South Dakota officials react to Citigroup's restriction on firearms policy
Restrict gun sales or else. That's what Citigroup is telling its business partners.
Last week Citigroup issued its new firearms policy, becoming the first major U.S. bank to take a financial stand in the national debate over gun control.
Citi's Executive Vice President said the company has waited for common sense measures to help prevent firearms from getting into the wrong hands, but that action hasn't come. That’s why the company, which employs more than 1,600 people in Sioux Falls, is taking a stand.
It is something that has many in South Dakota voicing their own concerns.
“This is a constitutionally protected right. The second amendment is incredibly important to the people of South Dakota and what Citibank did was to come out and infringe on that right,” South Dakota Republican Rep. Kristi Noem said.
Citigroup is taking a stand against gun violence and doing quote "their part" to make a change. The company is now requiring clients and partners to restrict firearm sales to anyone younger than 21 and buyers who haven't passed a background check. The policy also bans them from selling bump stocks and high-capacity magazines.
“Generally they're permitted to change whatever policy that they want to change in terms of who they do business with. Obviously this is a hot button issue right now so this is kind of a unique circumstance in that regard,” Swier Law Firm Attorney, Michael Henderson said.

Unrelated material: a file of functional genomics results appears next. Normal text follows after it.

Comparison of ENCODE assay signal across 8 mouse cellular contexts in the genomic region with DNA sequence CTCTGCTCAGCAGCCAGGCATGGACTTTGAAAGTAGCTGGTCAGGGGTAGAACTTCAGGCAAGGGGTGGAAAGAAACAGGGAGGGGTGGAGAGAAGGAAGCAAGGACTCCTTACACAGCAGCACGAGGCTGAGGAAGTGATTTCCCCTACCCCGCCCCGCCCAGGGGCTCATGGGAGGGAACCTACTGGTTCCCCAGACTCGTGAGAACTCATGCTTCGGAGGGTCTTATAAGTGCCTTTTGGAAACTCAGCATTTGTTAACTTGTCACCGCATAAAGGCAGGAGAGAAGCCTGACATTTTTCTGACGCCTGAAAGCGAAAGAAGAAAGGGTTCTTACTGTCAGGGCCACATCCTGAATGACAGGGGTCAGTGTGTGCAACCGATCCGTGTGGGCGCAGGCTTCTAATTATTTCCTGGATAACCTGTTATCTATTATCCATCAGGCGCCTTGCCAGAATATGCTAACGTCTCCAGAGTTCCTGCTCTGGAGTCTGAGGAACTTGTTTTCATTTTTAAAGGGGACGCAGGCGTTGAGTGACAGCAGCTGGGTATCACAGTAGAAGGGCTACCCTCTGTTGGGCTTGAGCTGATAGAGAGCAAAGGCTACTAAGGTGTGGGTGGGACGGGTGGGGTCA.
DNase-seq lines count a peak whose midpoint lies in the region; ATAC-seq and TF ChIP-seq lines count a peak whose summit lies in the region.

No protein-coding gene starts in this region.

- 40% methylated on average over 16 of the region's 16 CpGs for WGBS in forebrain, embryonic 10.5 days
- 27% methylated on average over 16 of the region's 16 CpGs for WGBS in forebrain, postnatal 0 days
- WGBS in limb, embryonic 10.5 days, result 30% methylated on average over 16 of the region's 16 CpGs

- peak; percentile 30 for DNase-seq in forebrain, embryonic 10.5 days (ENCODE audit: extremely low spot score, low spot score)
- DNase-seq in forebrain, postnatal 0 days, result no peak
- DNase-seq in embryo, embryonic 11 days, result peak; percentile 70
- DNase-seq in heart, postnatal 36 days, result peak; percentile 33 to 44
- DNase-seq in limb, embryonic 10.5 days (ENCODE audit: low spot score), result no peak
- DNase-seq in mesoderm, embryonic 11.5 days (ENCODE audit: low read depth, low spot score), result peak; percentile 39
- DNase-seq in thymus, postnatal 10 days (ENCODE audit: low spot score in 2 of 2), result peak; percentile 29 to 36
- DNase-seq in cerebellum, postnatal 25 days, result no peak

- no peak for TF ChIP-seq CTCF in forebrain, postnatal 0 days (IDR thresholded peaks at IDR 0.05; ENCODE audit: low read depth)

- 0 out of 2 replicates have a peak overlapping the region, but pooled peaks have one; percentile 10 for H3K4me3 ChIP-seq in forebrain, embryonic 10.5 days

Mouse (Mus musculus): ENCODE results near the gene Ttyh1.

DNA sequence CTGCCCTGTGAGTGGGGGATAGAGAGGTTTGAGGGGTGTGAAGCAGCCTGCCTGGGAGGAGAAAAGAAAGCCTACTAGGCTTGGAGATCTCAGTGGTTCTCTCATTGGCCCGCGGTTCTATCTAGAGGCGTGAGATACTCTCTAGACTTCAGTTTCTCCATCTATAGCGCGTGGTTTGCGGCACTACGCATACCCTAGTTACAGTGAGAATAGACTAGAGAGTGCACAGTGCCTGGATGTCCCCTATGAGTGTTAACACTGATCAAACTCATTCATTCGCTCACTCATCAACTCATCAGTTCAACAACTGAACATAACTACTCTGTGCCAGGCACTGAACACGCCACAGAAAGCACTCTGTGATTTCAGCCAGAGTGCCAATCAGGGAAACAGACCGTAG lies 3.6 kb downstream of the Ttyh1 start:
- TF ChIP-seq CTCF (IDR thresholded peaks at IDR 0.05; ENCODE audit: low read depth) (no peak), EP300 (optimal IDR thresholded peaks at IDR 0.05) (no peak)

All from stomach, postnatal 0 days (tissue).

Representative Kristi Noem, a vocal supporter of the second amendment, has been critical of the announcement, even tweeting that it's "troubling”.
“I do not think it’s a business’s place to mandate to people, that they do business with, especially a bank, that they have to comply with their own set of rules and regulations,” Noem said.
Citi hopes clients will adopt these practices, but if they decide not to, the company promises to work with them to transition their business away from Citi.
“They’re entitled to do business with who they want to and to create certain policies regarding that. They’re not a governmental entity, which would cause potential constitutional ramifications. They’re just a private business,” Henderson said.
“It’s a wonderful employer in the state of South Dakota. We're thrilled that it’s here, but we also don’t like to see these types of policies come forward that infringe on people second amendment rights and I would very strongly encourage them to change that policy,” Noem said.
Attorneys KSFY spoke with said they believe this is more of a public relations issue rather than a legal issue. Citi now joins a growing group of business taking that stand against gun violence. Citi’s policy will apply company-wide, but won't prevent customers from using their Citi cards at businesses of their choice.